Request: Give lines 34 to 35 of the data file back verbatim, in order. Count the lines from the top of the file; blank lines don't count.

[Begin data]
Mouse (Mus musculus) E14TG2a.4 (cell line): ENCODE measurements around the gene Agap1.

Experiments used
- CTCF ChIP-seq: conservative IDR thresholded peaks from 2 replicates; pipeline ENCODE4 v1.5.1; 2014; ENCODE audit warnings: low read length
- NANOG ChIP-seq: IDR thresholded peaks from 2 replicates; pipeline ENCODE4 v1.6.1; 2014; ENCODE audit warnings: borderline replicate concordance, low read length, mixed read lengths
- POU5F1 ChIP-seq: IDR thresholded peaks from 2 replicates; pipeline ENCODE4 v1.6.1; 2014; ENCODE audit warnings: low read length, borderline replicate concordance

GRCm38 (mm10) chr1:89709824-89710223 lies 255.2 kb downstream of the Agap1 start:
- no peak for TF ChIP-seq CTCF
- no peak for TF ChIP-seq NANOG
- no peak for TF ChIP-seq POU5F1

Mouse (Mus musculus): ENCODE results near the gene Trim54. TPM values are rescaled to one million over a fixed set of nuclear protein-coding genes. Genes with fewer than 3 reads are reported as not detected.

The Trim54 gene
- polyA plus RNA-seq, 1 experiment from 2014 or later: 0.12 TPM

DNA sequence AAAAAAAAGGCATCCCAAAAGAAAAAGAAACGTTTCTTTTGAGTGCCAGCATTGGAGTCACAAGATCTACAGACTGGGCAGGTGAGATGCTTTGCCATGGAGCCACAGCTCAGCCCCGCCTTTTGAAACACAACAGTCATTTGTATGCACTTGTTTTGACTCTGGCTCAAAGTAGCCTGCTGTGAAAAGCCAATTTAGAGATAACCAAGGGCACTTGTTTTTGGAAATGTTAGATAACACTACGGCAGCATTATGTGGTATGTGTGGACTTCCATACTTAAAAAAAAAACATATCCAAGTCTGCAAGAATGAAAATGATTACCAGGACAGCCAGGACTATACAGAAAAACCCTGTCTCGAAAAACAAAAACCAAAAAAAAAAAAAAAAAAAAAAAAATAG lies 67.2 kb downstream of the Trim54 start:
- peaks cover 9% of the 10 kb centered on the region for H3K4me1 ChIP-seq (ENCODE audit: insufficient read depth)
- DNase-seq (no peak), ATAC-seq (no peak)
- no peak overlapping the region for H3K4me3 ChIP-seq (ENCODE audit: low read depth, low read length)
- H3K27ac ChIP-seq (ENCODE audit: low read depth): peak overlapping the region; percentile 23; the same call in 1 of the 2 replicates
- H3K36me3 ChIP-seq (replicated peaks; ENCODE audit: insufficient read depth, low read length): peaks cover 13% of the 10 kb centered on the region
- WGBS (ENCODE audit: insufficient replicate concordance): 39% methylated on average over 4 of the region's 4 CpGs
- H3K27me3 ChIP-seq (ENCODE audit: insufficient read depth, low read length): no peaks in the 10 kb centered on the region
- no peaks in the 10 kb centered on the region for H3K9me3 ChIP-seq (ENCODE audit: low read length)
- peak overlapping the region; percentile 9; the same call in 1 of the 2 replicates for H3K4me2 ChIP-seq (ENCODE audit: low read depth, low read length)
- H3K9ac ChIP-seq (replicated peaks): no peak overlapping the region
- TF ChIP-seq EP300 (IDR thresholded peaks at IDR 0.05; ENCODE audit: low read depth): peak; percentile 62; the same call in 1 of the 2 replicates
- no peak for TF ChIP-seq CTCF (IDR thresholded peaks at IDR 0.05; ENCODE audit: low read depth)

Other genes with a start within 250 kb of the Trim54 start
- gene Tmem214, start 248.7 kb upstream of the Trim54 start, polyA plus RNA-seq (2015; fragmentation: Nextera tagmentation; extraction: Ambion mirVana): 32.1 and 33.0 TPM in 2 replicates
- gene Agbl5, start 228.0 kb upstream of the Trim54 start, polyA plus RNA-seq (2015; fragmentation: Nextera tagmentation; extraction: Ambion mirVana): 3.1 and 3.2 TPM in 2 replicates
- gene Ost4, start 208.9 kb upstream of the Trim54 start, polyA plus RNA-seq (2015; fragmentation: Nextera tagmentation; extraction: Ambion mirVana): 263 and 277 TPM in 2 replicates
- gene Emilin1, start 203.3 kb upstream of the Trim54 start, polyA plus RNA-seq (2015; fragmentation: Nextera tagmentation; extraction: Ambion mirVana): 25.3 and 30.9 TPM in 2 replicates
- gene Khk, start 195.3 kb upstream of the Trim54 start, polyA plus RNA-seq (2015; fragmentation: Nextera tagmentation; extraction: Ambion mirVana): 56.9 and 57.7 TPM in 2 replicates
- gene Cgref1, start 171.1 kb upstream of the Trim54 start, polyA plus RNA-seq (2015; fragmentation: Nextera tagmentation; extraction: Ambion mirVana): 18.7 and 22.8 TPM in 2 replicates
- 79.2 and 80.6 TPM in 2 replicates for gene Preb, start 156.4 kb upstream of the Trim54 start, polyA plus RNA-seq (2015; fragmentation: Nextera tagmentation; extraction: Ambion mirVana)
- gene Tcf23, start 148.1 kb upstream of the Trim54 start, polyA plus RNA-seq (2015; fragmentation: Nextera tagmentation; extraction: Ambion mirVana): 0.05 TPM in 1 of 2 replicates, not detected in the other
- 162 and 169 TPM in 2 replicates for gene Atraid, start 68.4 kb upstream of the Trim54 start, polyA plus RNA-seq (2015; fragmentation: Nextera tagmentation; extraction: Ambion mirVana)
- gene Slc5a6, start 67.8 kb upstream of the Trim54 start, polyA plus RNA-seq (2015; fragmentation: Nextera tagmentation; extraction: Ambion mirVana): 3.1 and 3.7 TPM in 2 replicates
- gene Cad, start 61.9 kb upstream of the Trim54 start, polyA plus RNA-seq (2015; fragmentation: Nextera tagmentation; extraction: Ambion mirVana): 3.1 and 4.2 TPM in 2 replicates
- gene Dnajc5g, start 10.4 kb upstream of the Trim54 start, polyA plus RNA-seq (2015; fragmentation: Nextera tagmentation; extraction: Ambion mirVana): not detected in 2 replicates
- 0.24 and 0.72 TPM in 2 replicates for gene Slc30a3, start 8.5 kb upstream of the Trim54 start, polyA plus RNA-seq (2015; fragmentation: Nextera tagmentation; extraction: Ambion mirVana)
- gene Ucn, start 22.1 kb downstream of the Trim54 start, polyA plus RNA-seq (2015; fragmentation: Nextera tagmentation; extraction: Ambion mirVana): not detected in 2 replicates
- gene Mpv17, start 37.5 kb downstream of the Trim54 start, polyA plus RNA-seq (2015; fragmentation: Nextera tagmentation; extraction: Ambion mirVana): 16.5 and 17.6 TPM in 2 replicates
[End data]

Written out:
- gene Tcf23, start 148.1 kb upstream of the Trim54 start, polyA plus RNA-seq (2015; fragmentation: Nextera tagmentation; extraction: Ambion mirVana): 0.05 TPM in 1 of 2 replicates, not detected in the other
- 162 and 169 TPM in 2 replicates for gene Atraid, start 68.4 kb upstream of the Trim54 start, polyA plus RNA-seq (2015; fragmentation: Nextera tagmentation; extraction: Ambion mirVana)